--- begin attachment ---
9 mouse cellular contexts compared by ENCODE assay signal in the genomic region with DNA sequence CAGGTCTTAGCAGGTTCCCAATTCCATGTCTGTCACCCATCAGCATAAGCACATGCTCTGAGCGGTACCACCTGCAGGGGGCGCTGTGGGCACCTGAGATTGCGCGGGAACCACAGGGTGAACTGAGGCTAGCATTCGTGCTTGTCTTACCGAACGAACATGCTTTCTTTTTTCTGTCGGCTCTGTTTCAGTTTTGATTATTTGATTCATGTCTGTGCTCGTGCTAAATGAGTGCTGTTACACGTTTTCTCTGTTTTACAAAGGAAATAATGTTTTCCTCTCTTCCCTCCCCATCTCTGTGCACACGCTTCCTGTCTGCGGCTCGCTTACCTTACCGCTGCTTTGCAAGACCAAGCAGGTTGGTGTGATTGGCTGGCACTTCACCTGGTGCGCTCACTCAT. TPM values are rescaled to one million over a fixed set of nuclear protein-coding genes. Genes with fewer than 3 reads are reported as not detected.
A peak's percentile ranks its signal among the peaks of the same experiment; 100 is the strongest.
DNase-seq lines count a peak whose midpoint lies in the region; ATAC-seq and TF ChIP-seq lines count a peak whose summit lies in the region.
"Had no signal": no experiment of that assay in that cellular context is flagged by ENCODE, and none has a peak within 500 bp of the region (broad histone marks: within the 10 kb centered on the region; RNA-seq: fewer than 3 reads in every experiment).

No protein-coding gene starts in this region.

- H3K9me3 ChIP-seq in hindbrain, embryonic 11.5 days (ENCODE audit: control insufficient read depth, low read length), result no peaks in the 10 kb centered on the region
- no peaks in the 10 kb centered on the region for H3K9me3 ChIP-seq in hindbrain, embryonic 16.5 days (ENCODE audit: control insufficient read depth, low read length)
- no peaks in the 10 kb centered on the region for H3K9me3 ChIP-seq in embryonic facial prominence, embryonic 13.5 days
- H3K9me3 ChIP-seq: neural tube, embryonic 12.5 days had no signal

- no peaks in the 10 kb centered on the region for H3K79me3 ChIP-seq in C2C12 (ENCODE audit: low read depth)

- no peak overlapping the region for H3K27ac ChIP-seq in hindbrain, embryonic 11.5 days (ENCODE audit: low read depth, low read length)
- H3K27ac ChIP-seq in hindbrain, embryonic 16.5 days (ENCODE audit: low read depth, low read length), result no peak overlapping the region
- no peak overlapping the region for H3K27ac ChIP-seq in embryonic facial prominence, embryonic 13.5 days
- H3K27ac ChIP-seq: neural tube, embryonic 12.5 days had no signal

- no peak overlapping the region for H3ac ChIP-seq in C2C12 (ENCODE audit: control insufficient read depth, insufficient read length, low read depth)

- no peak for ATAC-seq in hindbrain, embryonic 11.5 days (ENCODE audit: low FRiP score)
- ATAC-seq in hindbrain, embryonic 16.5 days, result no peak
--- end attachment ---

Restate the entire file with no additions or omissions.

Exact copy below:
9 mouse cellular contexts compared by ENCODE assay signal in the genomic region with DNA sequence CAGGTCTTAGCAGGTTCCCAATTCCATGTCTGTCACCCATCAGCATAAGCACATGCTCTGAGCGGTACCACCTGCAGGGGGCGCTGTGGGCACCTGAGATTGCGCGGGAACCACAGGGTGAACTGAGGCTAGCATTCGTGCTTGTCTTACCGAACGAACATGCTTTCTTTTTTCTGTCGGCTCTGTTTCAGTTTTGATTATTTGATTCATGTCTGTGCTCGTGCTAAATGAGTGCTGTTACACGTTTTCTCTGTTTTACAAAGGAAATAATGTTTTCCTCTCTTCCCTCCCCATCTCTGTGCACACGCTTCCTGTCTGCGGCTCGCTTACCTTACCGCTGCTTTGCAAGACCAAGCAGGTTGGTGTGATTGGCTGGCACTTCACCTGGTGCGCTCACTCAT. TPM values are rescaled to one million over a fixed set of nuclear protein-coding genes. Genes with fewer than 3 reads are reported as not detected.
A peak's percentile ranks its signal among the peaks of the same experiment; 100 is the strongest.
DNase-seq lines count a peak whose midpoint lies in the region; ATAC-seq and TF ChIP-seq lines count a peak whose summit lies in the region.
"Had no signal": no experiment of that assay in that cellular context is flagged by ENCODE, and none has a peak within 500 bp of the region (broad histone marks: within the 10 kb centered on the region; RNA-seq: fewer than 3 reads in every experiment).

No protein-coding gene starts in this region.

- H3K9me3 ChIP-seq in hindbrain, embryonic 11.5 days (ENCODE audit: control insufficient read depth, low read length), result no peaks in the 10 kb centered on the region
- no peaks in the 10 kb centered on the region for H3K9me3 ChIP-seq in hindbrain, embryonic 16.5 days (ENCODE audit: control insufficient read depth, low read length)
- no peaks in the 10 kb centered on the region for H3K9me3 ChIP-seq in embryonic facial prominence, embryonic 13.5 days
- H3K9me3 ChIP-seq: neural tube, embryonic 12.5 days had no signal

- no peaks in the 10 kb centered on the region for H3K79me3 ChIP-seq in C2C12 (ENCODE audit: low read depth)

- no peak overlapping the region for H3K27ac ChIP-seq in hindbrain, embryonic 11.5 days (ENCODE audit: low read depth, low read length)
- H3K27ac ChIP-seq in hindbrain, embryonic 16.5 days (ENCODE audit: low read depth, low read length), result no peak overlapping the region
- no peak overlapping the region for H3K27ac ChIP-seq in embryonic facial prominence, embryonic 13.5 days
- H3K27ac ChIP-seq: neural tube, embryonic 12.5 days had no signal

- no peak overlapping the region for H3ac ChIP-seq in C2C12 (ENCODE audit: control insufficient read depth, insufficient read length, low read depth)

- no peak for ATAC-seq in hindbrain, embryonic 11.5 days (ENCODE audit: low FRiP score)
- ATAC-seq in hindbrain, embryonic 16.5 days, result no peak